Do not look up
to avoid the prospect
of an anvil falling from the sky.
It is, unfortunately, a common occurrence,
though not discussed at family dinners.
To imagine it is to invite it.
And who talks of near misses?
There are few accounts of the heavy thing
burrowing deep into the earth only yards away.
But wouldn’t you think? With all that sky
and our small heads…
If you do look up
try to be focused—it begins as a black speck
against the lovely blue sky,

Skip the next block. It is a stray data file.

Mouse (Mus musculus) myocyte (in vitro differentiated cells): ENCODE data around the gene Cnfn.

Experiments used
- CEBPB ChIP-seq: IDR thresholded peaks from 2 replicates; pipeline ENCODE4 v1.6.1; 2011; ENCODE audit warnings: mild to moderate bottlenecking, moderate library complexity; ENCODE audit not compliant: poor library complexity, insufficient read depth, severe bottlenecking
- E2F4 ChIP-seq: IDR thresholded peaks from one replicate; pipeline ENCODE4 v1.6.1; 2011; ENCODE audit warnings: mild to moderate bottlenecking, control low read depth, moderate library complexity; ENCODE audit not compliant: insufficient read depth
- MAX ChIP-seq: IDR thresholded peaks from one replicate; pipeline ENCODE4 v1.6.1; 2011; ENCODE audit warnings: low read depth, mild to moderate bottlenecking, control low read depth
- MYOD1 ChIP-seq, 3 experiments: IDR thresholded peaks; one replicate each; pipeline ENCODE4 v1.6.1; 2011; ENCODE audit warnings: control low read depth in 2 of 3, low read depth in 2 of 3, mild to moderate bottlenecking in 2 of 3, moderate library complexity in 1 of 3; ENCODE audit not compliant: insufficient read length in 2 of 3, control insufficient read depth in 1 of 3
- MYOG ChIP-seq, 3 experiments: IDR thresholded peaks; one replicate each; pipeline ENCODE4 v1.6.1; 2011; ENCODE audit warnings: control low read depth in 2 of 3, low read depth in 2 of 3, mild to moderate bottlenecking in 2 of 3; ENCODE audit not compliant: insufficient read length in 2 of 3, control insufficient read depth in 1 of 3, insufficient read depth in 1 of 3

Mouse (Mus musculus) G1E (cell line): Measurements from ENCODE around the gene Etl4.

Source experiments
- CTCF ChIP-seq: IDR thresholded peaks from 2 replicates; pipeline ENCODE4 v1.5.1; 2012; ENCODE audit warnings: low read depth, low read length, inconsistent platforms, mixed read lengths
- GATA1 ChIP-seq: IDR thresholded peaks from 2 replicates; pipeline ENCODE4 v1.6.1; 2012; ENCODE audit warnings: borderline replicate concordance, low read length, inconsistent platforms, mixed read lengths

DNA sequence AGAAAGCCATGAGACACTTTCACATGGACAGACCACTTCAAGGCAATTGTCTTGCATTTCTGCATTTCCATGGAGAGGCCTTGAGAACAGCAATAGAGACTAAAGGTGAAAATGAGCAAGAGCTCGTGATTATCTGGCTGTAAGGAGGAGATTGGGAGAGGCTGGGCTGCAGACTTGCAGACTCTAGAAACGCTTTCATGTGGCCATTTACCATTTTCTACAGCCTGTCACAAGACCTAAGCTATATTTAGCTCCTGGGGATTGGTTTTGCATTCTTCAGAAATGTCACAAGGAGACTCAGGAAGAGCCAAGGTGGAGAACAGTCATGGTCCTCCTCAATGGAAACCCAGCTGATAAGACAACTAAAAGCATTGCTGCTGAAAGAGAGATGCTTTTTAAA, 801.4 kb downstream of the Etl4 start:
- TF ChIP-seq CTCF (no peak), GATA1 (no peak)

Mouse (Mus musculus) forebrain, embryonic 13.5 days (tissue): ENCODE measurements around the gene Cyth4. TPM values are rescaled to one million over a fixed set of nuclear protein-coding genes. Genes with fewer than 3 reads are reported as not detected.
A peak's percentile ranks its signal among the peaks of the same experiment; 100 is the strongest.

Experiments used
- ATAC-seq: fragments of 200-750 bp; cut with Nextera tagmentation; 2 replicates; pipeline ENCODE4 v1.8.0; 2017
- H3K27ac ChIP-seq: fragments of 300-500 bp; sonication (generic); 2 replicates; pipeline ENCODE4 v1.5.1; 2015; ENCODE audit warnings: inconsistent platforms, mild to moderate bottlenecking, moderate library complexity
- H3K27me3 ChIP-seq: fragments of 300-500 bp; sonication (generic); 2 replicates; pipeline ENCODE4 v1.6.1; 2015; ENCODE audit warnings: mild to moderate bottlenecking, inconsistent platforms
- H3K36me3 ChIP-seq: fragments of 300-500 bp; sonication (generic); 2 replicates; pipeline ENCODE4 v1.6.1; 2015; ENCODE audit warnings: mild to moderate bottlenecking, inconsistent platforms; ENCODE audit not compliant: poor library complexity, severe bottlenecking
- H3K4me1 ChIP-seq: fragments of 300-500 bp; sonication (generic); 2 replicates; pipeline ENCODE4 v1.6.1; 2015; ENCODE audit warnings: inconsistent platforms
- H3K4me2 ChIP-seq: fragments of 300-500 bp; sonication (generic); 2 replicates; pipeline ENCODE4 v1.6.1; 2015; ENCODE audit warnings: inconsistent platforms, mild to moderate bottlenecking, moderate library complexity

a tiny mark becoming
slowly somehow larger.
You have a little time to look around and reflect,
to doubt and to wonder, to deny or disbelieve
in the hurtling destiny of iron
on its way from, seemingly, nowhere.
If you look down
you may see a shadow
gathering where you stand—
innocent of evil, thinking of tomorrow,
and you may feel the small breeze
that billows the curtains
in the pink house with the ivy
on Kalamazoo Road.